The structure of the education system in Lebanon is shown in the following diagram. 


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Figure 1. Lebanese Educational System (Source: Friedrich Naumann Stiftung)

Lebanese schools can be split into three categories: public schools, tuition-free private schools, and fee-based private schools. Public schools are financed by the MEHE, while private schools are either financed by tuition fees or supported by the Ministry through subsidies. Private schools can belong to individuals, private associations, or religious groups.

The grading system depends on the curriculum implemented in each school. In general, French-oriented private schools, as well as public schools, use a grading scale of 0 to 20, with 10 as a minimum passing grade. English-oriented schools tend to use a scale of 0 to 100, with 60 as a minimum passing grade.

The languages of instruction in the Lebanese schools are Arabic and either French or English. The subjects taught in Arabic are usually limited to Arabic language and literature, geography, civics, and history. Other subjects are usually taught in either French or English, depending on the school orientation. In public schools, Arabic dominates as the language of instruction, and French or English is taught as a subject.

The national curriculum is used in both public and private schools. Private schools that wish to use a foreign curriculum (French, English, or International Baccalaureate) must integrate both the Lebanese and foreign curricula to prepare students for the official exams which are required to be taken at the end of grade 9 and/or grade 12.

Official Examinations

Compulsory to advance to the secondary levelArabic, English, mathematics, physics, chemistry, biology, history, geography, civics

Lebanese Baccalaureate

Compulsory to graduate secondary school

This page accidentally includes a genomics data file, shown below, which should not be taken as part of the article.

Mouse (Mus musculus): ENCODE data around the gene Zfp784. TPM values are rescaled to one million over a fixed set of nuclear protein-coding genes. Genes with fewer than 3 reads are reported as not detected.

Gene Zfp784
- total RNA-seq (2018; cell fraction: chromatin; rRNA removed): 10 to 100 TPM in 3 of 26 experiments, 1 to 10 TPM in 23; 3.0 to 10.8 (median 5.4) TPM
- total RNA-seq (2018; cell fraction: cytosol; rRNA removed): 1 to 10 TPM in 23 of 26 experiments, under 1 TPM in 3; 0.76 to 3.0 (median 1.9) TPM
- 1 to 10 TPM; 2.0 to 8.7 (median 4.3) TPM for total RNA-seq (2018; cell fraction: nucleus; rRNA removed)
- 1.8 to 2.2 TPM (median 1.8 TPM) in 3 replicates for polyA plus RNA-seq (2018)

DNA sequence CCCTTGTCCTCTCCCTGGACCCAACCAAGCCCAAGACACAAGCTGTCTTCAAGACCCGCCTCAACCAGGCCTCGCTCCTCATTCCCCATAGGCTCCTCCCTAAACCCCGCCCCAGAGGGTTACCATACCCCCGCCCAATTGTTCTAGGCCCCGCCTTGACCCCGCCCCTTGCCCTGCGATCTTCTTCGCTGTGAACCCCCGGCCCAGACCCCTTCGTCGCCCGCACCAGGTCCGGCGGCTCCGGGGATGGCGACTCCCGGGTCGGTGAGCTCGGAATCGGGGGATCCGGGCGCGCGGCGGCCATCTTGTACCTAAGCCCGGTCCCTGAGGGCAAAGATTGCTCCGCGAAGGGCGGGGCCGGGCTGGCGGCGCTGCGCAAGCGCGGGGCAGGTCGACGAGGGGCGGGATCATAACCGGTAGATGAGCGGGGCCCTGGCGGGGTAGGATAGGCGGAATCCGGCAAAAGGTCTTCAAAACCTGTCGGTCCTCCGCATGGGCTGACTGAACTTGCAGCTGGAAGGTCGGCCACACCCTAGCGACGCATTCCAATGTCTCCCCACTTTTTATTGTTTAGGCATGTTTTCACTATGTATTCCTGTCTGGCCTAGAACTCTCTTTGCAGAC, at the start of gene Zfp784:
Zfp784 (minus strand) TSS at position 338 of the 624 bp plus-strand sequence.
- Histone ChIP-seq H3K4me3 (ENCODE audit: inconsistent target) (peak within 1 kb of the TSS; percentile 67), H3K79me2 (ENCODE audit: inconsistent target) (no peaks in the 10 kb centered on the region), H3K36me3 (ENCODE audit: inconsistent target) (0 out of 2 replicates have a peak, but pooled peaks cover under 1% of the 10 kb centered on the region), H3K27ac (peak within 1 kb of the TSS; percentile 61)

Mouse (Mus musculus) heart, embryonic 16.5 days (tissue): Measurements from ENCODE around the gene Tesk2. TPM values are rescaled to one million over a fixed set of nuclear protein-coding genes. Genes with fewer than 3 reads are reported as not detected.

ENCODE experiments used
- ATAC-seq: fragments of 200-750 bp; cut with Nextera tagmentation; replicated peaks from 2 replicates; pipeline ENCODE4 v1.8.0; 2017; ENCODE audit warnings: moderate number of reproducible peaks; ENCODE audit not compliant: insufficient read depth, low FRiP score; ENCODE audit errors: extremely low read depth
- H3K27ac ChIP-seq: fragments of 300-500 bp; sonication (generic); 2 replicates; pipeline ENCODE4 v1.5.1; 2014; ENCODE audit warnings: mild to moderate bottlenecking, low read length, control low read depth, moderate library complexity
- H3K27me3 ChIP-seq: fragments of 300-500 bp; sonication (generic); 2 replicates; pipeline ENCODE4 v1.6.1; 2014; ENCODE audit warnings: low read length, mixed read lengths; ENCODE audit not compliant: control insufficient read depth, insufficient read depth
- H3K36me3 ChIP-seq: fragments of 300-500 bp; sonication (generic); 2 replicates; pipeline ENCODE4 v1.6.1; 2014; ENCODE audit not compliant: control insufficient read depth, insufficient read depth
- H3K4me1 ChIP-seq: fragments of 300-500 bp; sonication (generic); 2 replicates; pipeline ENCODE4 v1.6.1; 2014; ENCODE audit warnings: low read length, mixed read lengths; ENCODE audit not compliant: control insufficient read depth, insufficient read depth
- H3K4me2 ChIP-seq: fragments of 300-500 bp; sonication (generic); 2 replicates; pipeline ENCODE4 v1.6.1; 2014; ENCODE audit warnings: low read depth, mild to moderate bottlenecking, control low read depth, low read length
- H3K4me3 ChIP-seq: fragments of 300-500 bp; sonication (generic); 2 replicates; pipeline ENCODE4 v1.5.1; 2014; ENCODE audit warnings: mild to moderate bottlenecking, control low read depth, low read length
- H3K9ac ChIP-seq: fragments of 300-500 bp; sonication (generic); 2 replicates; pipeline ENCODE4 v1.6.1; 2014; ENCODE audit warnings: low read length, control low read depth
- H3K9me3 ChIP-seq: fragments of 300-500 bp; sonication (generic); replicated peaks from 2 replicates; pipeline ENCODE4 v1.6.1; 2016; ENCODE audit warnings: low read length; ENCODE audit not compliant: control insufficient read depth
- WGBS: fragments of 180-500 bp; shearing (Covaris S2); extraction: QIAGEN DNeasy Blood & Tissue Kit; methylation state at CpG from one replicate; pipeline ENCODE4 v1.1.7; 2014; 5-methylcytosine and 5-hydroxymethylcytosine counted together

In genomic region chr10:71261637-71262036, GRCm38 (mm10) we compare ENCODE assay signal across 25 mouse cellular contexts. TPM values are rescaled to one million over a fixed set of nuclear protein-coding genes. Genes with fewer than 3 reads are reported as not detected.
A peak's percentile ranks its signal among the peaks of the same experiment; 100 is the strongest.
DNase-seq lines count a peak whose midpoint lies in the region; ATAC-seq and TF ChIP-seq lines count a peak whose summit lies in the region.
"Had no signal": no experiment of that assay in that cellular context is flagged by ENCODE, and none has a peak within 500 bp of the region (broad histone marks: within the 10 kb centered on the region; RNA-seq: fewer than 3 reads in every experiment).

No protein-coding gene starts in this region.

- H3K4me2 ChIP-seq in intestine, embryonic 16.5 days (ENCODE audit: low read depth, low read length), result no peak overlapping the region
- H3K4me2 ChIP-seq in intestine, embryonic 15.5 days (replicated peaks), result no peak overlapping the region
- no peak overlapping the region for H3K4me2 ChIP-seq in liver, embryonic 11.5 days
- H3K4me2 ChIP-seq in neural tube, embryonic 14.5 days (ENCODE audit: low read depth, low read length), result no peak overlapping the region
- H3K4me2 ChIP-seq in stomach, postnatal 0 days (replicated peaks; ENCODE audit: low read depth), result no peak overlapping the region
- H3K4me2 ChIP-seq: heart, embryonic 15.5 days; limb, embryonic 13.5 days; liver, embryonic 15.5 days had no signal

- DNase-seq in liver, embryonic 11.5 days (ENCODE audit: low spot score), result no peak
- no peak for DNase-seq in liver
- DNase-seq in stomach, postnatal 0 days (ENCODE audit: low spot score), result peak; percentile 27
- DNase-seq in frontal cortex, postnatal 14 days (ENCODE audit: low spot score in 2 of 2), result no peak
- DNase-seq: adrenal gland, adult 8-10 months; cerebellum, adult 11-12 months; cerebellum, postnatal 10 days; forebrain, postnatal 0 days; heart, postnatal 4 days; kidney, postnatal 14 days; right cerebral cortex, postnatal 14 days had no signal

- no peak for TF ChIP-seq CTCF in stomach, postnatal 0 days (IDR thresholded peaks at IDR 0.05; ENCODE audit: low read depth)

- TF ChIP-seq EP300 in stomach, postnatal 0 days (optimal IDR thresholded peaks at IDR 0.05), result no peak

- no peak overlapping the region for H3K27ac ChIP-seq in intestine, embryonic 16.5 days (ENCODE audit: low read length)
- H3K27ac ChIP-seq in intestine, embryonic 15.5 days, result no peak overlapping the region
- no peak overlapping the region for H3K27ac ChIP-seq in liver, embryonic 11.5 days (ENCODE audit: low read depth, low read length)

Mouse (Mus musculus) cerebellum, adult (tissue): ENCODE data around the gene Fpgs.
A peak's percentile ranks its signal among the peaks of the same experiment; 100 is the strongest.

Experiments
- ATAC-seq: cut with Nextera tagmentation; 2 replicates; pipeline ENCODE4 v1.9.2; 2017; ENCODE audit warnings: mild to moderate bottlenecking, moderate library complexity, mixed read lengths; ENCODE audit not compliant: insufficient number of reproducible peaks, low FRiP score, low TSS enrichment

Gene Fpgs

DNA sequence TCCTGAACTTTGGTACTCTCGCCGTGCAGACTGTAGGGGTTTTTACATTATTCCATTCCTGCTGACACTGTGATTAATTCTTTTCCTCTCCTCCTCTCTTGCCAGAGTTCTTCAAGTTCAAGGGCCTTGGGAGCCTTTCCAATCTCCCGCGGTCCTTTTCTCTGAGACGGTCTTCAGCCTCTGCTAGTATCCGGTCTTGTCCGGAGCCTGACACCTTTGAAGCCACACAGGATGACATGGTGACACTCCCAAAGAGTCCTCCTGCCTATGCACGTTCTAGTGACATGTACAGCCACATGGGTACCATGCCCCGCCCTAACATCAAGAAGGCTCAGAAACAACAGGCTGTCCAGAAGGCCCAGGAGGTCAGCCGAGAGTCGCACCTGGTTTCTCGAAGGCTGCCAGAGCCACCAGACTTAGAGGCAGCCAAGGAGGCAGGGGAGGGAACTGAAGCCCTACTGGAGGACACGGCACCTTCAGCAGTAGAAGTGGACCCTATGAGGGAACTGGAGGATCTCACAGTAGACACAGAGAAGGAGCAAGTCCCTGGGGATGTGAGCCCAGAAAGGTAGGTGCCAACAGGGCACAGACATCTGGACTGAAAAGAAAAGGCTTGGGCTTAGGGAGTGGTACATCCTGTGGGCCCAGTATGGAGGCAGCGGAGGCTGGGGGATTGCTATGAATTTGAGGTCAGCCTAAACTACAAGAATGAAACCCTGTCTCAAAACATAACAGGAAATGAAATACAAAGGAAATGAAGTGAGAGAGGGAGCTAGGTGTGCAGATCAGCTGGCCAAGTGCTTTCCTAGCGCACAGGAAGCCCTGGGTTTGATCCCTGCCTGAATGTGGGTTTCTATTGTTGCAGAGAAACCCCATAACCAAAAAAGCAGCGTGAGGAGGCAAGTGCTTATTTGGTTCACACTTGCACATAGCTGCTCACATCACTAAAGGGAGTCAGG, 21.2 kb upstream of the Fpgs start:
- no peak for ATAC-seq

Arabic, English, mathematics, physics, chemistry, biology, history, geography, civics, philosophy, economics, sociology (Subjects are assessed based on the path chosen in the secondary level.)

French Baccalaureate
If exempt from the Lebanese curriculum in a French-oriented school, students take this exam instead of the Lebanese Baccalaureate.

60% of the grade is based on end of year exams and 40% is graded throughout the academic year.

Subjects covered are philosophy, language (Arabic and English), French literature, mathematics, physics, chemistry, history-geography, economics, life science, and civics (Subjects are assessed based on the path chosen in the secondary level.)

International Baccalaureate
If exempt from the Lebanese curriculum in an English-oriented school, students take this exam instead of the Lebanese Baccalaureate.Assessments in six subjects, traditionally one from each of the 6 subject groups: studies in language and literature, language acquisition, individuals and societies, sciences, mathematics, and the arts

Table 1. Official Examinations in the Lebanese Educational System


According to the CERD’s statistic bulletin, in the 2019-2020 school year 1,069,826 students were enrolled in schools across Lebanon – 148,912 of which attended second-shift schools.

by type of schoolby cycleby nationality
– 32% of these students were enrolled in public schools
– 12.5% in tuition-free private schools
– 52.2% in fee-based private schools
– 3.3% in UNRWA run schools
– 19.85% pre-school students
– 48.33% primary students
– 19.16% intermediate students
– 12.65% secondary students
– 85.2% Lebanese students
– 8.8% Syrian students
– 4.6% Palestinian students
– 1.4% students of other nationalities

Refugee Education in Lebanon 

For Palestinian refugee children in Lebanon, the United Nations Relief and Works Agency for Palestine Refugees in the Near East (UNRWA) was established in 1949 to provide social services to Palestinians, including education. Palestinian students attend UNRWA-run schools in Lebanon, with a syllabus that follows the Lebanese curriculum, which allows Palestinian students to participate in the official Brevet and Baccalaureate examinations. However, the MEHE requires refugee students who wish to sit for the official exams either to have a residency permit or a stamped, valid passport.

After the influx of Syrian refugees to Lebanon from post-conflict Syria, the MEHE worked on expanding the public-school system’s capacity through the establishment of second shifts in the afternoons. The majority of Syrian students attend second-shift classes at public schools, while the rest who want to attend the first shift have to wait until after Lebanese children are enrolled for available spots.

Education During Covid-19